CLIMATE ACTION VS. CLIMATE JUSTICE
The enforcement of climate policies alone won’t create the change needed. Because low-wealth individuals and nations bear the brunt of climate catastrophe, prioritizing, centering and empowering frontline communities, communities of color, indigenous peoples, and Global South nations and regions are critical to both local and global solutions that bring true climate justice. The indigenous dictum of determining today’s actions based on how they will affect people seven generations down the line offers the wisdom needed to move forward. Equity and survival are twin goals in this global drama. It’s up to us — the first generation to truly know the extent of climate change — to make this happen. Public solutions are much more promising.
Organizations such as Trade Unions for Energy Democracy, Greenpeace, and Extinction Rebellion are sounding the call for mass mobilizations on Nov. 6 to push nations participating in COP26. That effort has been slow in building, because most climate-justice efforts are local or national in focus and have not prioritized the COP, given their organizing capacities.
For example, much of the movement in New York State is focused on climate bills in the state legislature. However, NY Renews, the largest statewide coalition, is organizing a demonstration on Nov. 13 to emphasize the importance of local action in carrying out COP26 achievements. The New York City climate-justice movement is reaching out to the new city political leadership to push for mitigation of the greenhouse gases emitted through buildings, 70% of the city’s emissions, by the installation of renewable energy in all public and many private buildings.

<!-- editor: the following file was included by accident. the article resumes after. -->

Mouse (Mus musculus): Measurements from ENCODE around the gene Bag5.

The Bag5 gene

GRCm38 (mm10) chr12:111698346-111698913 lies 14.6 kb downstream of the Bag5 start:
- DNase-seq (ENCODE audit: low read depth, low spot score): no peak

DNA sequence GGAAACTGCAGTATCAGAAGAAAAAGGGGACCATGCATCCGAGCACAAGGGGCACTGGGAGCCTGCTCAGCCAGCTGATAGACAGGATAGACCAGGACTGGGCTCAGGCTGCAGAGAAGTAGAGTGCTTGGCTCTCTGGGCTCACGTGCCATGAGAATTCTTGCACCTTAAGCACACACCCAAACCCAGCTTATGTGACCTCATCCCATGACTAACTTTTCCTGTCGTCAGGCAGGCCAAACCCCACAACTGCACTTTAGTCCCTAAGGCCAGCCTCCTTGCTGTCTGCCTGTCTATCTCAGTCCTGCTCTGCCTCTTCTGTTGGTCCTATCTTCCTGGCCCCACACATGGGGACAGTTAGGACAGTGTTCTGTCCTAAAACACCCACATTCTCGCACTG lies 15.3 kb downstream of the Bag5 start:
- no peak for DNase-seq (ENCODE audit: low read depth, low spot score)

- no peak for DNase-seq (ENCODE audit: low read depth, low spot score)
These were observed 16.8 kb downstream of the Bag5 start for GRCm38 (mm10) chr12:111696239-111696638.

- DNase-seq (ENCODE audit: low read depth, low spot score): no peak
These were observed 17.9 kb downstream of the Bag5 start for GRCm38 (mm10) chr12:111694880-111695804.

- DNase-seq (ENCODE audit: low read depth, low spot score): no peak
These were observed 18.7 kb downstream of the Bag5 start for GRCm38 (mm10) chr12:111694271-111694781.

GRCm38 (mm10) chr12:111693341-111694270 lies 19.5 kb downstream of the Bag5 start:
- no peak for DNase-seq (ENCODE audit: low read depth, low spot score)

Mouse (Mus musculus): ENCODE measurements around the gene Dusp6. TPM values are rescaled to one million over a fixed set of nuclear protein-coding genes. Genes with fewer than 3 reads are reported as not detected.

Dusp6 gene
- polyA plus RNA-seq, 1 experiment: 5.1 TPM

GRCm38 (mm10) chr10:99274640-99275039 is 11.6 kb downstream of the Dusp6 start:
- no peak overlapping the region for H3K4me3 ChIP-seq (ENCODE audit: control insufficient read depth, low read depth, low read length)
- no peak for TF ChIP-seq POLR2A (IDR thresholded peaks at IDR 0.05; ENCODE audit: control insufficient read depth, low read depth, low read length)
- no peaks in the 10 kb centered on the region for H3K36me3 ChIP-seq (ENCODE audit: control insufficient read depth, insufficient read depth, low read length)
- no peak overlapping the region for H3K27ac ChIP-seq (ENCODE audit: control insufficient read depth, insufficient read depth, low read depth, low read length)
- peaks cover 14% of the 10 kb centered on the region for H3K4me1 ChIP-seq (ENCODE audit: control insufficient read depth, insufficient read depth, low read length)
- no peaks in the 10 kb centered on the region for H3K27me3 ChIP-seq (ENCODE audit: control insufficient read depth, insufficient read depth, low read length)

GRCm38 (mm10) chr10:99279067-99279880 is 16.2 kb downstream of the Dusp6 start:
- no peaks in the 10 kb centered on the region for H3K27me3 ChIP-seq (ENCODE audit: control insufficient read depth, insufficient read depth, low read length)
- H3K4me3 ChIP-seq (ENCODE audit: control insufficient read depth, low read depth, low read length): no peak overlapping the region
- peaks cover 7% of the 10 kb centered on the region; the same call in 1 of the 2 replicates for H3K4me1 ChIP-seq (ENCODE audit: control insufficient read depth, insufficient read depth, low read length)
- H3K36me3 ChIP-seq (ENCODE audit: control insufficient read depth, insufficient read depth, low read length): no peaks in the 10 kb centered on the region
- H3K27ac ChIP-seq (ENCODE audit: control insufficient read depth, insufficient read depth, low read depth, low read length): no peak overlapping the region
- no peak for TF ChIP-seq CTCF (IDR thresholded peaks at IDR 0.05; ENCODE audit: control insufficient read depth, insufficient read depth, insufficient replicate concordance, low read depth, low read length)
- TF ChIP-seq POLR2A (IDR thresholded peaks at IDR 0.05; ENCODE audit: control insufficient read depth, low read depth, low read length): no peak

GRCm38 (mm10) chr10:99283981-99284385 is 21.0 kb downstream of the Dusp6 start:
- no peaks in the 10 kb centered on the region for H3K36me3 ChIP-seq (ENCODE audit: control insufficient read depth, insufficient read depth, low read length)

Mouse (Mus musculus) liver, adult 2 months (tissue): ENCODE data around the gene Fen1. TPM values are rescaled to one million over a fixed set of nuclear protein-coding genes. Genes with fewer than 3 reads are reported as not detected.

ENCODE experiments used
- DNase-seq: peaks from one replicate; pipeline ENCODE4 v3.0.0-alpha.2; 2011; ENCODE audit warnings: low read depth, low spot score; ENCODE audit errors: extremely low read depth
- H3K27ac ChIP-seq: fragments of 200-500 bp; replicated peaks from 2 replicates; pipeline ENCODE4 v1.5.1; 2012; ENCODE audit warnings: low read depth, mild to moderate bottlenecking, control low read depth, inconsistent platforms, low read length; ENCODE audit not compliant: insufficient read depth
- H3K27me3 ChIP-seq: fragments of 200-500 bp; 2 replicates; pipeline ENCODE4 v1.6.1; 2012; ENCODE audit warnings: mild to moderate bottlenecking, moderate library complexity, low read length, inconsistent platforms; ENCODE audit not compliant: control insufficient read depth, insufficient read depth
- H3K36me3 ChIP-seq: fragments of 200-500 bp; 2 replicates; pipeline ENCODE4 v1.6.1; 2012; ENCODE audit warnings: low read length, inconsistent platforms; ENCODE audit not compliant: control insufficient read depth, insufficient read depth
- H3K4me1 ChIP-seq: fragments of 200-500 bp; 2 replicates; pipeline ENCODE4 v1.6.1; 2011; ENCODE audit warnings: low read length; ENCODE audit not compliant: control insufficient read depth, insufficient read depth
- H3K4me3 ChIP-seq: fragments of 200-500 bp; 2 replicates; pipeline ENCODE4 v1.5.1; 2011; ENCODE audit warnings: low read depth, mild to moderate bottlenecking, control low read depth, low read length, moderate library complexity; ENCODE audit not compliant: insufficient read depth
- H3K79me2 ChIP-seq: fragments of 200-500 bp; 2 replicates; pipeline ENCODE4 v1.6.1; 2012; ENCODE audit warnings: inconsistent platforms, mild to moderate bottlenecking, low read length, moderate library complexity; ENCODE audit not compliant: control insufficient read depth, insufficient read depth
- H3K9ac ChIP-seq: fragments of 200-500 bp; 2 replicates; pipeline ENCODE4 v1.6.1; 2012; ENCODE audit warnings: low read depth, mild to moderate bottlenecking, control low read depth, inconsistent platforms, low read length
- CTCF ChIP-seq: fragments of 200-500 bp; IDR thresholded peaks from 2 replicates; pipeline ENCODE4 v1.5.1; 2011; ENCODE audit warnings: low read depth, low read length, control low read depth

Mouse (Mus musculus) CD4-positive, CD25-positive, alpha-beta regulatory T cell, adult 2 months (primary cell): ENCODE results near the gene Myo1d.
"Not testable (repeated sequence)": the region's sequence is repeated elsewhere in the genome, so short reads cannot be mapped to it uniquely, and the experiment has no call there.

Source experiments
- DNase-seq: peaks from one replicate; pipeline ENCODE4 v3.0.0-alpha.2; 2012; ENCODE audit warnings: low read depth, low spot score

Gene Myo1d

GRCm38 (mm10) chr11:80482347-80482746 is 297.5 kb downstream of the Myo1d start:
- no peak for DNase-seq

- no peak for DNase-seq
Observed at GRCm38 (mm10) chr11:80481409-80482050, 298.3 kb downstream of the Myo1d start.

A “Remember Sandy: Defund Climate Chaos” demonstration is planned for Oct. 29, targeting the financial institutions in the city that keep feeding the fossil-fuel industry. The city and state demands both emphasize a commitment to public ownership, large-scale investment in offshore wind turbines, and a moratorium on all new fossil-fuel infrastructure, as well as protecting frontline communities through vocational training and expanding good “climate-friendly” jobs.